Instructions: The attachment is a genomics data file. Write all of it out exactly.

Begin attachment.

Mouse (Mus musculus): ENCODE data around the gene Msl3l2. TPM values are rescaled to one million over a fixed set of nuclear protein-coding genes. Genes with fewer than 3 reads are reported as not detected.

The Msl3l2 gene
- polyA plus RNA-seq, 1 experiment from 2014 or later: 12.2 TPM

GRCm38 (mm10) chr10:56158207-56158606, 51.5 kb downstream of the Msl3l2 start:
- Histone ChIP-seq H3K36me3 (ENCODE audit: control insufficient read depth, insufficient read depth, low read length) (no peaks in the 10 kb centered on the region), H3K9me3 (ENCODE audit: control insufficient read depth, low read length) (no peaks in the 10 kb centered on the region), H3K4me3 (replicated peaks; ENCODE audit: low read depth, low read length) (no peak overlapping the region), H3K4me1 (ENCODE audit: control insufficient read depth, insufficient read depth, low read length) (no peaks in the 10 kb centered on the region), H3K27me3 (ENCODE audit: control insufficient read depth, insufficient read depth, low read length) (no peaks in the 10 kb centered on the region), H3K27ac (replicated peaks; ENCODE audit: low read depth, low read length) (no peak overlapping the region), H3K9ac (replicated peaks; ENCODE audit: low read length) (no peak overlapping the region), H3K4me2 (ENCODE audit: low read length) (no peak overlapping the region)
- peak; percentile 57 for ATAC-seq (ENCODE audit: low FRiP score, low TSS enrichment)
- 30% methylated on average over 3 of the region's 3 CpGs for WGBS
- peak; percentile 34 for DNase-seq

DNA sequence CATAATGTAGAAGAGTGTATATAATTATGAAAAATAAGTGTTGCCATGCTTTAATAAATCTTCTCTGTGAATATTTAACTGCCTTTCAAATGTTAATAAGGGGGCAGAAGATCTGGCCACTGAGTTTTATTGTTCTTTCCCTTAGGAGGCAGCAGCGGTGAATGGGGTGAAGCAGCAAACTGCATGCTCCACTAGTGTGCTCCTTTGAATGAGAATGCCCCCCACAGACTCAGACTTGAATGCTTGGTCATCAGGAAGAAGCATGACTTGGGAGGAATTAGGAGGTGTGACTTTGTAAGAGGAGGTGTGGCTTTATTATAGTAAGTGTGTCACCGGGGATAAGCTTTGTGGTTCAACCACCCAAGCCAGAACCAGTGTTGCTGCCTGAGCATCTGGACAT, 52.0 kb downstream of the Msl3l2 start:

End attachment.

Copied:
Mouse (Mus musculus): ENCODE data around the gene Msl3l2. TPM values are rescaled to one million over a fixed set of nuclear protein-coding genes. Genes with fewer than 3 reads are reported as not detected.

The Msl3l2 gene
- polyA plus RNA-seq, 1 experiment from 2014 or later: 12.2 TPM

GRCm38 (mm10) chr10:56158207-56158606, 51.5 kb downstream of the Msl3l2 start:
- Histone ChIP-seq H3K36me3 (ENCODE audit: control insufficient read depth, insufficient read depth, low read length) (no peaks in the 10 kb centered on the region), H3K9me3 (ENCODE audit: control insufficient read depth, low read length) (no peaks in the 10 kb centered on the region), H3K4me3 (replicated peaks; ENCODE audit: low read depth, low read length) (no peak overlapping the region), H3K4me1 (ENCODE audit: control insufficient read depth, insufficient read depth, low read length) (no peaks in the 10 kb centered on the region), H3K27me3 (ENCODE audit: control insufficient read depth, insufficient read depth, low read length) (no peaks in the 10 kb centered on the region), H3K27ac (replicated peaks; ENCODE audit: low read depth, low read length) (no peak overlapping the region), H3K9ac (replicated peaks; ENCODE audit: low read length) (no peak overlapping the region), H3K4me2 (ENCODE audit: low read length) (no peak overlapping the region)
- peak; percentile 57 for ATAC-seq (ENCODE audit: low FRiP score, low TSS enrichment)
- 30% methylated on average over 3 of the region's 3 CpGs for WGBS
- peak; percentile 34 for DNase-seq

DNA sequence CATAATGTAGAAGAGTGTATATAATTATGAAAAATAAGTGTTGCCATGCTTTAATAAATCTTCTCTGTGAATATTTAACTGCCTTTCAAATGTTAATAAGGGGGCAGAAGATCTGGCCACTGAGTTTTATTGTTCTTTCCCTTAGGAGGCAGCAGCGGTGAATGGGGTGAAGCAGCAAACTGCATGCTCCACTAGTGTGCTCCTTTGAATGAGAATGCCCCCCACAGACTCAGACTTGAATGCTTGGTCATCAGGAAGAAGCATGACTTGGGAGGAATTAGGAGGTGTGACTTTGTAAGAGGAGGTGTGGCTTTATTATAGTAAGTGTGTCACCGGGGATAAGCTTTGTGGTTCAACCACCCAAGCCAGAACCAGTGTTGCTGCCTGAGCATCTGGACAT, 52.0 kb downstream of the Msl3l2 start: